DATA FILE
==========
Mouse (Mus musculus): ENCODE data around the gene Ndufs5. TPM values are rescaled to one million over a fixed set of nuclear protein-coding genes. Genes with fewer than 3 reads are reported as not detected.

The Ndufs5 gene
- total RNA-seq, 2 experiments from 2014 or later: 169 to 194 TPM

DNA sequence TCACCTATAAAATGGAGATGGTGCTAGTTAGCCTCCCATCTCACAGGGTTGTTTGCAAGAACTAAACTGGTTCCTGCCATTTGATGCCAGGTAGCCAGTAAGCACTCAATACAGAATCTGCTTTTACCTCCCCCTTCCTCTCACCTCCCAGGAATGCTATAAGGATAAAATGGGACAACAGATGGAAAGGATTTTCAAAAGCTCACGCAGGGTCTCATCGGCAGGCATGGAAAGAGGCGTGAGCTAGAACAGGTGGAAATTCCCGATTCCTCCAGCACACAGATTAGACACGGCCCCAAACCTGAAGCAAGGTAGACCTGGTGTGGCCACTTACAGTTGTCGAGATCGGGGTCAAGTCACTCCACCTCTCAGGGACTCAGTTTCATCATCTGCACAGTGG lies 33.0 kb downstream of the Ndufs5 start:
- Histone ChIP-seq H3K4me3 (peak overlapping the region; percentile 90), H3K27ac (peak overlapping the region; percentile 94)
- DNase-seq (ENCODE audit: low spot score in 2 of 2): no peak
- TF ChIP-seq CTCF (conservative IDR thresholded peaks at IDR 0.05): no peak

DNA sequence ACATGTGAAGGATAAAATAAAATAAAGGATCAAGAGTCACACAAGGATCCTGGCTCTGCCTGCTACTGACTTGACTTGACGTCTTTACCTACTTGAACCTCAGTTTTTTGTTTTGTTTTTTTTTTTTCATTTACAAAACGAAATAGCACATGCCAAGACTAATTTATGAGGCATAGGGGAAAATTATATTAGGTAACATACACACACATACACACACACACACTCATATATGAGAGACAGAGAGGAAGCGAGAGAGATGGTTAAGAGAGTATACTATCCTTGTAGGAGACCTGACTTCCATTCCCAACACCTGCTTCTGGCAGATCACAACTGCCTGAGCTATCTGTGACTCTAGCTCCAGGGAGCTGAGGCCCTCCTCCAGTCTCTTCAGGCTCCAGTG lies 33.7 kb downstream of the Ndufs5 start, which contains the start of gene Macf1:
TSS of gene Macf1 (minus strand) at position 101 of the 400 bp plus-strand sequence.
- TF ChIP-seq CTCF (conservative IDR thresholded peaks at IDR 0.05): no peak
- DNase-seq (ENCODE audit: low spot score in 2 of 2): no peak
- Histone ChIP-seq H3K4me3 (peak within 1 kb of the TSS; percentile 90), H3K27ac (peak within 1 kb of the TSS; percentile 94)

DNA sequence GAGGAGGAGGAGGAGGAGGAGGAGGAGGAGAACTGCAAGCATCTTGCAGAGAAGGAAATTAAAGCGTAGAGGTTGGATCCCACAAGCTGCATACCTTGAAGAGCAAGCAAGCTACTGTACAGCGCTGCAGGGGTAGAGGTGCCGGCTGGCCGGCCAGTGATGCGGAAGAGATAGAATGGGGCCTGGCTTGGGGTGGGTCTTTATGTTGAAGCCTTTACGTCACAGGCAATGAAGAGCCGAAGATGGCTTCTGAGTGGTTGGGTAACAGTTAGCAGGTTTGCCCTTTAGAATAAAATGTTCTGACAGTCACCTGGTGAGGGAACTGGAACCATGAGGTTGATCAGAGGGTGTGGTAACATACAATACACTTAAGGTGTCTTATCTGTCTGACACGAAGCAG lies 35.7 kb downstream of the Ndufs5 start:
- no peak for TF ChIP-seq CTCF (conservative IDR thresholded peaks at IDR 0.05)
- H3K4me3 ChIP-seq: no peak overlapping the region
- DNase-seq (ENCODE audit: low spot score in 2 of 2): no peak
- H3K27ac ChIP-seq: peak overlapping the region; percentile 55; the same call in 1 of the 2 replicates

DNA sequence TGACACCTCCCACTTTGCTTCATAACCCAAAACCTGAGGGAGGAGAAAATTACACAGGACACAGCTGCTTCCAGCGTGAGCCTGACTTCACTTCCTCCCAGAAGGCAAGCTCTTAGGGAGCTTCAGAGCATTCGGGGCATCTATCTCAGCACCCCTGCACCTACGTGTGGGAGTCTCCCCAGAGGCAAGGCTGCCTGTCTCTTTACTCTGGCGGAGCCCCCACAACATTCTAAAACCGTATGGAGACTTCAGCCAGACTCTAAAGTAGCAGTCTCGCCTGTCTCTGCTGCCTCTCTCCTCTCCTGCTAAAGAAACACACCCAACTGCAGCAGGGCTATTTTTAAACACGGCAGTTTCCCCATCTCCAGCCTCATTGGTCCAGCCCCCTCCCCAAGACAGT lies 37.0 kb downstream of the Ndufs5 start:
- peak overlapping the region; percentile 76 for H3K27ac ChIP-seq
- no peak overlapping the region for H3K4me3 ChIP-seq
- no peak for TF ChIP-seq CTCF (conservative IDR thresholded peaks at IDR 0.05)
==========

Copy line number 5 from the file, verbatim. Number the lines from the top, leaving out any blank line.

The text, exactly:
- Histone ChIP-seq H3K4me3 (peak overlapping the region; percentile 90), H3K27ac (peak overlapping the region; percentile 94)